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The new production component driver for Deltanji enables highly granular management of InterSystems Interoperability Productions with tight integration into the management portal. We presented it at the InterSystems UK&I summit this week and it received a great reception. 

It solves the current pain-point of Interoperability Productions being defined in a single monolithic class definition. Deltanji source control increases the granularity with which items can be managed. Instead of versioning a single class definition containing all the configuration items, this new component driver allows individual configuration items to be managed separately. Each configuration item has its own versioning and revision history and can be checked-out, checked-in, and deployed independently of any other items in the same Production.

Because each configuration item within a production class is managed by Deltanji as a first-class component in its own right, Deltanji provides all the source control, versioning, and workflow capabilities that it provides for any other component.

Watch the below clip to see it in action. 

 

We'll be talking about this new feature in more detail at our User Group Session on November 3rd at 3pm (GMT). Register your attendance on Eventbrite here - https://bit.ly/3yqzfvS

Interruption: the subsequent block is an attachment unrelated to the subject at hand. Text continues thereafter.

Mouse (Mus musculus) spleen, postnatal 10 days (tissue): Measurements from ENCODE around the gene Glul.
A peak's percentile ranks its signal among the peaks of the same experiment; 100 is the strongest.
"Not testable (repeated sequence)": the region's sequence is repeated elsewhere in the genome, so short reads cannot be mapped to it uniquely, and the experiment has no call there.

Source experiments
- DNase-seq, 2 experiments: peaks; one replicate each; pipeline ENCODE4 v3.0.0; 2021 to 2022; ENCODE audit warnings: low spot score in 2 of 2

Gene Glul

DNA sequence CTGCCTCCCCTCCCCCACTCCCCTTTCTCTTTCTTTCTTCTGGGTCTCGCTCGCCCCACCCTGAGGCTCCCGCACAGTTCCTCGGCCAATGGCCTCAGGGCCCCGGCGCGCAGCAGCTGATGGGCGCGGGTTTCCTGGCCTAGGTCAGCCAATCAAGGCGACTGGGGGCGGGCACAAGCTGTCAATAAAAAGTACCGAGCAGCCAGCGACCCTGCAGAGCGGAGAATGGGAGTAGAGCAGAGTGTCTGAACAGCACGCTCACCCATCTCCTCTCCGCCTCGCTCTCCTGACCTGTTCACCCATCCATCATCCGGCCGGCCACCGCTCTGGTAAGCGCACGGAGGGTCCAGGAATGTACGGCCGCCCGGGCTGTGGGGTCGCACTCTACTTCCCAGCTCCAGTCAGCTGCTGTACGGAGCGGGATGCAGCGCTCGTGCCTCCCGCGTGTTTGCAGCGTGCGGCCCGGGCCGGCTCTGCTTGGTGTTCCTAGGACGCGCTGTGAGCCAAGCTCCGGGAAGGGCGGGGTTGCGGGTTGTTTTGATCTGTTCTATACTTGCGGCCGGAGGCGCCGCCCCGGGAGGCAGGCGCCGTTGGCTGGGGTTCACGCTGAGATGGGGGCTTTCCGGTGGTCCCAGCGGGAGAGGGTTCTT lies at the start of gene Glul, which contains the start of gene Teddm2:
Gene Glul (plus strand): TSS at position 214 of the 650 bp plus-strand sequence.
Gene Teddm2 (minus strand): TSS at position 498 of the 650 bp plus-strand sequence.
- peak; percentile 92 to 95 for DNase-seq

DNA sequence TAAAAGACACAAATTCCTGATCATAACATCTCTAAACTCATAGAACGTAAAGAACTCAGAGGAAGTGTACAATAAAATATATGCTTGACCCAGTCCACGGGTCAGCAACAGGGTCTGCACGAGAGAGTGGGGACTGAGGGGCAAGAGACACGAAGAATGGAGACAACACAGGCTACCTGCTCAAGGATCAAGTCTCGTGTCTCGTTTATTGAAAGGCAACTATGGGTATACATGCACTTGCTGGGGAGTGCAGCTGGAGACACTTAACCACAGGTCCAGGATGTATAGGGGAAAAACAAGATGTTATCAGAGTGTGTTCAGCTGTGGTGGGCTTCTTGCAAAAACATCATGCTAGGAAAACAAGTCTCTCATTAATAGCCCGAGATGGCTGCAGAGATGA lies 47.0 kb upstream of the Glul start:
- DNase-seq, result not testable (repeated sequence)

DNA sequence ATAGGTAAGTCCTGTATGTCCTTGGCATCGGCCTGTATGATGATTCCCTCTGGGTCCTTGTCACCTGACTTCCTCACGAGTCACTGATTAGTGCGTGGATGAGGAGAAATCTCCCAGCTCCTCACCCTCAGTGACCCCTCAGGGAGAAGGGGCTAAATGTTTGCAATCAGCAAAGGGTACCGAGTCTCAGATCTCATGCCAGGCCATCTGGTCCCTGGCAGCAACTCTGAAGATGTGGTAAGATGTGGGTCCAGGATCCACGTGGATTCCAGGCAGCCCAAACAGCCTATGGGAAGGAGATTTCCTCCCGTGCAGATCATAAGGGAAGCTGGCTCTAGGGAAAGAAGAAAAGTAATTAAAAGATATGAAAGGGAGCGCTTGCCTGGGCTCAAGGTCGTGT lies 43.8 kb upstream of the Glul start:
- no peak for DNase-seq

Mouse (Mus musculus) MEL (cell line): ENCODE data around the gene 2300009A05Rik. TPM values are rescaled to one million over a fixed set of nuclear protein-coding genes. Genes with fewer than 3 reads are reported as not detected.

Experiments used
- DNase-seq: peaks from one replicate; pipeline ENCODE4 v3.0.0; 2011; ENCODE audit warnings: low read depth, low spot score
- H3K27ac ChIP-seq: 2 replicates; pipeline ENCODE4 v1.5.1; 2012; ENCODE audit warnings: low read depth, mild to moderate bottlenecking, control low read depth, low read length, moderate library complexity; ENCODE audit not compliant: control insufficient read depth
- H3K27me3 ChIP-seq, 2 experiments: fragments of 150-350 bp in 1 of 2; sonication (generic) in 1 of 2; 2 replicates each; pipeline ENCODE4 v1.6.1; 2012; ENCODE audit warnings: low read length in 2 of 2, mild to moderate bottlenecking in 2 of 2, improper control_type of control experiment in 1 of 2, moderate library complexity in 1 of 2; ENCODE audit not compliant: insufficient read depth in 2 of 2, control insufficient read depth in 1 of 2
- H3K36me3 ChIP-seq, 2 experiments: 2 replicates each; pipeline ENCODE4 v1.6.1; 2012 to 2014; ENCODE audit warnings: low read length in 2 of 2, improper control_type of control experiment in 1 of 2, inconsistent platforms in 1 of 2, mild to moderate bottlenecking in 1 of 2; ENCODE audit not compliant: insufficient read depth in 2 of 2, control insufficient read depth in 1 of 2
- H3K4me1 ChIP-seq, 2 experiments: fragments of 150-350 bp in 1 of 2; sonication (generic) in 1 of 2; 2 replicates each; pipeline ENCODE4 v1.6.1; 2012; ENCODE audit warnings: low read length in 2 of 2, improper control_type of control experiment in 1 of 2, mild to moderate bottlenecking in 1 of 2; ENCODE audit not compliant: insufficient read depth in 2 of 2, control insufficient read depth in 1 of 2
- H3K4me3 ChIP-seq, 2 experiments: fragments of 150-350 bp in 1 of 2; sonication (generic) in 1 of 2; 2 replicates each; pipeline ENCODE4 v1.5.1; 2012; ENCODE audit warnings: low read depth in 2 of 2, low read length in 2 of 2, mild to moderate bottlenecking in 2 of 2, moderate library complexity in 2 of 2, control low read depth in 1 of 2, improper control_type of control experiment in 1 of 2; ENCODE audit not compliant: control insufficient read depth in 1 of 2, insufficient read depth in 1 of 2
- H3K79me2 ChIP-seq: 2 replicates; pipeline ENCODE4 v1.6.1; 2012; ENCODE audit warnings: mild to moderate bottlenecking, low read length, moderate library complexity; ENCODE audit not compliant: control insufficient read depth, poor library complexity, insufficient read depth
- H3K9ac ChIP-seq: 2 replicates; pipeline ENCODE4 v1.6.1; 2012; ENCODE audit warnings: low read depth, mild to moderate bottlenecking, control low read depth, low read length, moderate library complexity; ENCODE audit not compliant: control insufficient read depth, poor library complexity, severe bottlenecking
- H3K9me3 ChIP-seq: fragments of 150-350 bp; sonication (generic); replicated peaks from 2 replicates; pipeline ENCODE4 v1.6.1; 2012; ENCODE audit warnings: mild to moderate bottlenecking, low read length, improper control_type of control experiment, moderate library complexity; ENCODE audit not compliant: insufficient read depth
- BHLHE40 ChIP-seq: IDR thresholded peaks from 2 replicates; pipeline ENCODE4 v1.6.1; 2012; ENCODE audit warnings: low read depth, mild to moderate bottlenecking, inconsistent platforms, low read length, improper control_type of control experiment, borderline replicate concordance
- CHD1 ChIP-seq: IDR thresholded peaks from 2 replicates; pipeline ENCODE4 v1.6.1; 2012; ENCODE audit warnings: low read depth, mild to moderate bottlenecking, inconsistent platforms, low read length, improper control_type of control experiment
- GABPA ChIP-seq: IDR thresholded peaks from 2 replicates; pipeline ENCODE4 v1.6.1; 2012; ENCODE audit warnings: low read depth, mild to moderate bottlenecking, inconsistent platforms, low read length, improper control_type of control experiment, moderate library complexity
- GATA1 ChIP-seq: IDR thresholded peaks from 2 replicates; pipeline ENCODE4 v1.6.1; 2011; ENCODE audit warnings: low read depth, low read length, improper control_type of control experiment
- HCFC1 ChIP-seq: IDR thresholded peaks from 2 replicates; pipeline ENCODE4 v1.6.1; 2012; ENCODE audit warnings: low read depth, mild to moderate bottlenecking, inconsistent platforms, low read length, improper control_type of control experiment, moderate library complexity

To find out more about Deltanji, visit our website georgejames.com or drop us an email info@georgejames.com 

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In the previous article, we've discussed the origin of the standard HL7v2, the structure and the types of messages. Let's now look at one of the most used types of messages and an example of its structure. I'm talking about ADT.

HL7 ADT messages (Admit, Discharge, Transfer) are used to communicate basic patient information, visit information and patient state at a healthcare facility. ADT messages are one of the most widely-used and high volume HL7 message types, as it provides information for many trigger events including patient admissions, registrations, cancellations, updates, discharges, patient data merges, etc.

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While reviewing our documentation for our ^pButtons (in IRIS renamed as ^SystemPerformance) performance monitoring utility, a customer told me: "I understand all of this, but I wish it could be simpler… easier to define profiles, manage them etc.".

After this session I thought it would be a nice exercise to try and provide some easier human interface for this.

The first step in this was to wrap a class-based API to the existing pButtons routine.

I was also able to add some more "features" like showing what profiles are currently running, their time remaining to run, previously running processes and more.